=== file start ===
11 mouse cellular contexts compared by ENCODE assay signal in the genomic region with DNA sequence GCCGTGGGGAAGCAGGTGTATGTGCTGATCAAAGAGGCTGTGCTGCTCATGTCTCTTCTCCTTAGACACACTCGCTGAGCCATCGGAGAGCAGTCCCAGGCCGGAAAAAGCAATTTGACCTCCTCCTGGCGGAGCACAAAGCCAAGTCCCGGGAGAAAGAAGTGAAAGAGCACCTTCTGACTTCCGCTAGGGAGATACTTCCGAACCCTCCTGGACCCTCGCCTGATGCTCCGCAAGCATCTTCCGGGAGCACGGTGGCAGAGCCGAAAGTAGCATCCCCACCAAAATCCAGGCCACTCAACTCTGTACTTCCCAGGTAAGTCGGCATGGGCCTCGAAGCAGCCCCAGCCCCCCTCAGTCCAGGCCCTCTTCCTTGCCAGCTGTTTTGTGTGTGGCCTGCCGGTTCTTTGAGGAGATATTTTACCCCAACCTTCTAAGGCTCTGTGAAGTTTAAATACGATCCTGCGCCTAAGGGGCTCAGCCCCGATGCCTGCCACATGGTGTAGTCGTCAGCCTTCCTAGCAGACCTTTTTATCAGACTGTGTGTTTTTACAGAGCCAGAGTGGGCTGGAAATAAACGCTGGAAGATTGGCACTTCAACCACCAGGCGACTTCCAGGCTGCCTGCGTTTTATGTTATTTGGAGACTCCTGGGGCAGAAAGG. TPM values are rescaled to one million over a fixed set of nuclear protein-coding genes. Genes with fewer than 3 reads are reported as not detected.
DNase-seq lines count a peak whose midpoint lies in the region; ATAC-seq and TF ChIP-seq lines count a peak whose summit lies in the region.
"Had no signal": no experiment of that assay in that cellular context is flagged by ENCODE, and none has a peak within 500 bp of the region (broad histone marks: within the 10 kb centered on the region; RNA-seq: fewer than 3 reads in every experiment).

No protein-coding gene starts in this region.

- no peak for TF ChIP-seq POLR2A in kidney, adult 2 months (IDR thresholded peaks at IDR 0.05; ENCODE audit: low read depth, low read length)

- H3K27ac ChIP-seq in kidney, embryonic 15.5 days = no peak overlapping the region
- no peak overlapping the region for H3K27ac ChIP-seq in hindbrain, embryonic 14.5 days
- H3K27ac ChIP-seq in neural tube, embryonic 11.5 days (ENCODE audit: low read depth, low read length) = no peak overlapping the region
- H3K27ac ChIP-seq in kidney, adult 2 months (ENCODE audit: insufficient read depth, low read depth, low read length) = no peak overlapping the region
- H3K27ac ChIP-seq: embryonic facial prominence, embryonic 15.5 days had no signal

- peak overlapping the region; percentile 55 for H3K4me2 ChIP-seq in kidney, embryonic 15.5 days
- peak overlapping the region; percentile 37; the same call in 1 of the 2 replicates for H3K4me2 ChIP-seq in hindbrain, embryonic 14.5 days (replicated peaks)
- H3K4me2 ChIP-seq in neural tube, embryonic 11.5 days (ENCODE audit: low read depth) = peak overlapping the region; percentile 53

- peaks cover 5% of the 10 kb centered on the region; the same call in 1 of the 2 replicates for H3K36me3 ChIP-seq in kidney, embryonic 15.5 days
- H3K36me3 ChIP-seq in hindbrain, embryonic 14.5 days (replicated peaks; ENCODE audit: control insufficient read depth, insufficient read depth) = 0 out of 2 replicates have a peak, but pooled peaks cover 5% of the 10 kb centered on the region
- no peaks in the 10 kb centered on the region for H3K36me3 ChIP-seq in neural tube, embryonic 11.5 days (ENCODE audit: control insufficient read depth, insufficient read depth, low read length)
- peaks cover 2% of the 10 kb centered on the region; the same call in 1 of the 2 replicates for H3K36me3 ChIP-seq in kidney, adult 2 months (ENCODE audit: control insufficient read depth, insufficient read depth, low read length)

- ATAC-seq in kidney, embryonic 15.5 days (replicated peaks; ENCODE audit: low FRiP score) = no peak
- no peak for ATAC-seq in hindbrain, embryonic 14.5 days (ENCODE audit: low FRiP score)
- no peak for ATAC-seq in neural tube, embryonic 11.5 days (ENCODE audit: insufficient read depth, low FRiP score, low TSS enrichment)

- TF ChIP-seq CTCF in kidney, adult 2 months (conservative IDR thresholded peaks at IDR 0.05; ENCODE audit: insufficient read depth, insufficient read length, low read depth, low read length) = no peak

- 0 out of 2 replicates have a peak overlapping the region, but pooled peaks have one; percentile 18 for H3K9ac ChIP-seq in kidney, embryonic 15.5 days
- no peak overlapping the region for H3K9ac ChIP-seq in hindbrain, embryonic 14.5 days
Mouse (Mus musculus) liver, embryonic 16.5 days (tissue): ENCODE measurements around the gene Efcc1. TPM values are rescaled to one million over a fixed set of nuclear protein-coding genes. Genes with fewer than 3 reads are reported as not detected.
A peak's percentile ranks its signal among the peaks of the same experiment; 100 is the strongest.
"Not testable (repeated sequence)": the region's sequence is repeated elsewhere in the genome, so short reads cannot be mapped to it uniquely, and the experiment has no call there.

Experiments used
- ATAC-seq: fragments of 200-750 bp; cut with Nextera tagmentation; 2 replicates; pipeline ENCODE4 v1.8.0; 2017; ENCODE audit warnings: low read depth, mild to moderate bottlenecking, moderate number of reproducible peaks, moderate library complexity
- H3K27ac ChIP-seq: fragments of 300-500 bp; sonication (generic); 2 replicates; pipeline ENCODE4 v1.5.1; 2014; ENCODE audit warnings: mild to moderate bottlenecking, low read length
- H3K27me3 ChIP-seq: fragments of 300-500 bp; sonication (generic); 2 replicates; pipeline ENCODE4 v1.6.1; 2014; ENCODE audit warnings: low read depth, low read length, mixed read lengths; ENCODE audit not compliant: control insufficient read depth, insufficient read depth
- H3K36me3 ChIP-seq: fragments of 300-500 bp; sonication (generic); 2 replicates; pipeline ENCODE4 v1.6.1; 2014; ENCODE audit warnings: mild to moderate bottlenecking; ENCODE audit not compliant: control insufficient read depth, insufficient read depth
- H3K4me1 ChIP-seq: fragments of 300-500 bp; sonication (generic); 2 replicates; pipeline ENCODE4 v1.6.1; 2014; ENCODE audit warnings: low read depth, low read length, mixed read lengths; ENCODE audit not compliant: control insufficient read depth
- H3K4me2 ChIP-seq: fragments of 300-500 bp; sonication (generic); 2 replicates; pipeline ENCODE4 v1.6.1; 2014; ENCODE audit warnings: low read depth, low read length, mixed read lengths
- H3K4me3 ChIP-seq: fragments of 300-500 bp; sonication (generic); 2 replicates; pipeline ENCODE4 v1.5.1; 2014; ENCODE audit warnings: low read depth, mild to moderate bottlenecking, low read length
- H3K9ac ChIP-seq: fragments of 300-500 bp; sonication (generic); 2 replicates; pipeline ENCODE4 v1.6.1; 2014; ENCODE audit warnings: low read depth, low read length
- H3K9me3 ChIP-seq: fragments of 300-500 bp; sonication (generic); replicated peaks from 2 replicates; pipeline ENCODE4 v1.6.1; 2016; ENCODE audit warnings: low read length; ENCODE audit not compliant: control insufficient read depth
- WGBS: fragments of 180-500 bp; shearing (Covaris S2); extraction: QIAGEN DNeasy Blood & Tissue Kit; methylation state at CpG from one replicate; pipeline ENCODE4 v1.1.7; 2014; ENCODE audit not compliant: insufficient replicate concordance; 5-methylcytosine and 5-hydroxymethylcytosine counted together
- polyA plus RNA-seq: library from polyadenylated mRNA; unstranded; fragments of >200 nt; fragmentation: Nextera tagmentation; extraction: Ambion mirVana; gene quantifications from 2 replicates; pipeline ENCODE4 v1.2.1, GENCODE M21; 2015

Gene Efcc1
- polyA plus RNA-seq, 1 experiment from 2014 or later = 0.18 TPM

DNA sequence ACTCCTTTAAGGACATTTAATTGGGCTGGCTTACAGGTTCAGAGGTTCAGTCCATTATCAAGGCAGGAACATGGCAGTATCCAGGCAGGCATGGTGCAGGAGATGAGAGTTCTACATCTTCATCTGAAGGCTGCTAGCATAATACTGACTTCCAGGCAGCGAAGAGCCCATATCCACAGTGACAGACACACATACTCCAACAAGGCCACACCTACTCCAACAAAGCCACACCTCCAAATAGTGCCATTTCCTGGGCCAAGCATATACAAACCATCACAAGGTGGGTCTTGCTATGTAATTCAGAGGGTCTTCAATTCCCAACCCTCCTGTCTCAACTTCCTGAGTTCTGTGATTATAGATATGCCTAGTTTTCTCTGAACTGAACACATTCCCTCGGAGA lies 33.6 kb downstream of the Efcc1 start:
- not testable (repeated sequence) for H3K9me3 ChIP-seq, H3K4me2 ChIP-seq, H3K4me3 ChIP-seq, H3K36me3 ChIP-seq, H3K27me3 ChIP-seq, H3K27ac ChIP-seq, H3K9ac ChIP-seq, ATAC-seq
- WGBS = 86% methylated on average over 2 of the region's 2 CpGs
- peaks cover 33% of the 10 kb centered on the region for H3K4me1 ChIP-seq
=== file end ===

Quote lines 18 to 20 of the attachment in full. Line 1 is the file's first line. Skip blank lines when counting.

- ATAC-seq in kidney, embryonic 15.5 days (replicated peaks; ENCODE audit: low FRiP score) = no peak
- no peak for ATAC-seq in hindbrain, embryonic 14.5 days (ENCODE audit: low FRiP score)
- no peak for ATAC-seq in neural tube, embryonic 11.5 days (ENCODE audit: insufficient read depth, low FRiP score, low TSS enrichment)